The Dollar Bill

Eclipse (1964)

Michael Burrs

After pedaling half a mile from his new home in the San Fernando Valley and leaning his green bike against the outer brick wall, beneath the slowly revolving red and white striped pole, the boy felt the dollar bill his mother had given him folded neatly in the right front pocket of his bluejeans and entered the open doorway.

Cutler's barber shop was filled with Saturday morning customers, men and boys. Shortly after taking the only waiting chair left, one of the middle chairs, Red Oates looked up at the three barbers who stood before him cutting hair. He hoped the middle one would be his barber because he didn't like the way the other two barbers snipped their long shears above the heads of their aproned customers and the way they laughed and leaned over their customers' faces, murmuring secrets to them.

When it came his turn and many new customers had filled up the seats on both sides of him, Red gladly went to the empty chair of the middle barber. He avoided the eyes of the other customers, all strangers to him, by fixing his gaze on a faded color drawing of Old Glory. The flag was violet, yellow, and green and hung behind a sheet of glass smudged with fingerprints on the wall before him.

His barber was the tallest and youngest in the shop and was further distinguished by a thin black moustache and hair that was syrupped back on his head, past his ears. He looked exactly like Red's favorite comic strip hero, Mandrake the Magician, except he wore a white barber's coat instead of a black top hat and tails. After telling him how he would have his hair cut, "Short but not in a crew," Red did not talk to his barber while he clipped and cut his hair. However, Red spoke up when his barber laid his electric clipper on the cabinet behind him and shook the clots of red hair off the haircloth. "Have you a dollar bill on you?" the barber asked.

"You mean to pay you?"

"Yeah. But first let me see it. Got to be sure it's genuine."

Red couldn't understand why his barber had to be sure of that; it seemed strange. As he pulled the neatly folded dollar bill from his bluejeans, Red heard the other two barbers chuckle and saw one of them bend over his customer and murmur something to him.

After taking the dollar bill from Red, the middle barber carefully unfolded and flattened the paper between his palms. With mouth open, Red watched him, as one would watch a performer on stage about to transform a piece of paper into a bouquet of flowers. Red liked this barber and he liked magic tricks. He hoped this was one.

His barber glanced at his colleagues, gleamed his white teeth, then bent down over Red. "You can make this out?" The barber's forefinger pointed at the words inscribed to the left of George Washington:


Red nodded his head.

"Now watch." Then Mandrake the Magician (without top hat and tails) folded the left side of the dollar bill under the right side so that more than half of the inscription disappeared from view. He gleamed, "Now what does it say?" and handed Red the re-folded dollar bill as the other barbers smiled and the curious customers stared. "Read it out loud," said Mandrake the Magician.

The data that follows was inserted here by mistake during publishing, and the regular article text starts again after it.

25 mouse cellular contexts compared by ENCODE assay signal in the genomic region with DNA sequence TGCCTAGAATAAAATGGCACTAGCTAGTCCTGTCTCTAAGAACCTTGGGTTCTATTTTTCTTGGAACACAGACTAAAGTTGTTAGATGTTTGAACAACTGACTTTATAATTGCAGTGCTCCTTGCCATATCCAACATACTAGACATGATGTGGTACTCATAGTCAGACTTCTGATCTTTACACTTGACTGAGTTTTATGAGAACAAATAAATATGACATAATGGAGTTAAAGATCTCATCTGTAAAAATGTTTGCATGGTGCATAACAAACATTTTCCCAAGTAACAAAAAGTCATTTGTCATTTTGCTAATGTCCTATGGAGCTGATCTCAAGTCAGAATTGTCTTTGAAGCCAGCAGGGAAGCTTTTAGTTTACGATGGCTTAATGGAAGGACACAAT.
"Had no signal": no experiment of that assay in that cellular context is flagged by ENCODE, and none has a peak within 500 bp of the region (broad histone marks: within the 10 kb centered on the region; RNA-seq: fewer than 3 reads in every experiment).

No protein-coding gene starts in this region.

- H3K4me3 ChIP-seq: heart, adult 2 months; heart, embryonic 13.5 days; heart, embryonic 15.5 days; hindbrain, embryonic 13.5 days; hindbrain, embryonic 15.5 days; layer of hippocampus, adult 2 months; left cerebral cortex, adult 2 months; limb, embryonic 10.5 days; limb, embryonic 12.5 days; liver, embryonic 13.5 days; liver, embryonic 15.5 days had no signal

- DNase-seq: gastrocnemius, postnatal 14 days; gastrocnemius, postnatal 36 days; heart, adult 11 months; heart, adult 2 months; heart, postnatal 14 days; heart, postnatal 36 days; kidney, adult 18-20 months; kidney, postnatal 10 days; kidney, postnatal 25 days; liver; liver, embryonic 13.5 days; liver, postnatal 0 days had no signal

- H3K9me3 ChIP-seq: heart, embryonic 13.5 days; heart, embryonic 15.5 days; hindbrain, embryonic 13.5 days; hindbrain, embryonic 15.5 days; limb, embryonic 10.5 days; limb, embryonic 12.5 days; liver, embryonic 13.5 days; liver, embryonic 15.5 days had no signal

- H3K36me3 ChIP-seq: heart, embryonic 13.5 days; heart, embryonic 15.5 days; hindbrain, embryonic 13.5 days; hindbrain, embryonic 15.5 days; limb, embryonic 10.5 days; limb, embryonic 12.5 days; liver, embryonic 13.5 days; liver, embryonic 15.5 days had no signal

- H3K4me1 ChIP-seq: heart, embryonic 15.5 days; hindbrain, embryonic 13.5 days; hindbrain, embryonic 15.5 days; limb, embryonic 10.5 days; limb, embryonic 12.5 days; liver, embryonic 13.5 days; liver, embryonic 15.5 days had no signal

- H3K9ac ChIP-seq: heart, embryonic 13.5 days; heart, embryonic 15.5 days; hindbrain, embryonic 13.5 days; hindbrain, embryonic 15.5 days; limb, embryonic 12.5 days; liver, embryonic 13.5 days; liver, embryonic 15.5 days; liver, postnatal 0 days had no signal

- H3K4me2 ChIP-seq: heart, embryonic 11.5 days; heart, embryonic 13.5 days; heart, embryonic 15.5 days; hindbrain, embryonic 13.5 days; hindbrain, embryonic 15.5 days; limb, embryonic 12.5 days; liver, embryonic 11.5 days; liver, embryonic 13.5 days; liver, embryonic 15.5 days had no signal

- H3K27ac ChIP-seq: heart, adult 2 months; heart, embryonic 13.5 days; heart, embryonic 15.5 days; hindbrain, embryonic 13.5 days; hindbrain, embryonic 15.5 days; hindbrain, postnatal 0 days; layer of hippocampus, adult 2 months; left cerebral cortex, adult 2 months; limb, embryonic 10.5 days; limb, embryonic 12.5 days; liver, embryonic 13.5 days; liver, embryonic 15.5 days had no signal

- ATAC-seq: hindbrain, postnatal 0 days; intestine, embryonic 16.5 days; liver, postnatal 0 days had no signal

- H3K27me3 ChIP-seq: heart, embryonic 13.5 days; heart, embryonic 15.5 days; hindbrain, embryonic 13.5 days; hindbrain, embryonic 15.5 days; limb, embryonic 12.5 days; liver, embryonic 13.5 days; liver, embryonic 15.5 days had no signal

Softly Red uttered that part of the inscription which showed:


To Red, what followed was like the opening of a vein--and the pouring out, the spilling of his blood. All three barbers laughed coarsely, the two outer ones snipping their shears in the air. All the customers laughed, even the other boys in the shop. Red wanted to sink into the chair, to hide his face under a haircloth.

When the laughter finally subsided, Red mumbled to his barber that he didn't see what was so funny; he confessed, in a whisper, that he didn't get the joke.

But the barber to the left, the one who was furthest from the open doorway, overheard him. "Hey!" he shouted, so that not only the barber on the right but also the customers heard him, "The kid don't get it!"

The barber on the right didn't comment, didn't laugh as loud as before, but he snickered and his shears snipped in the air.

"Say, how old are you, kid?" asked the barber.

Red stared down his bluejeans at his black and white tennis shoes and brought them closer together on the silver foot rest. Then he answered as if apologizing for breaking a window. "Fourteen," he said.

The barber to the left was passing a comb over his customer's head. "You can tell he ain't got no hair on his chest yet."

"But," said the barber to the right, "isn't fourteen about time? Christ! When I was his age--"

During this interchange the barber in the middle said nothing. Now he leaned forward, over Red's face. Before Red's eyes the barber's thin black moustache glistened--the dollar bill, pressed between two of the barber's fingers, dangled--and, with his other hand, the barber softly pressed Red's shoulder. "Say, you want me to explain it to you, kid?"

The customers who were nearest laughed.

His blood rushing to his face, Red looked up again at the faded drawing on the wall. He asked his barber--amid the undying laughter of the shop--if he were done. When the barber on the left remarked, "Haircuts still only cost a dollar," Red Oates walked hurriedly out, not looking up at anyone, his last image of the shop the red, black, and yellow hairs strewn on the floor.

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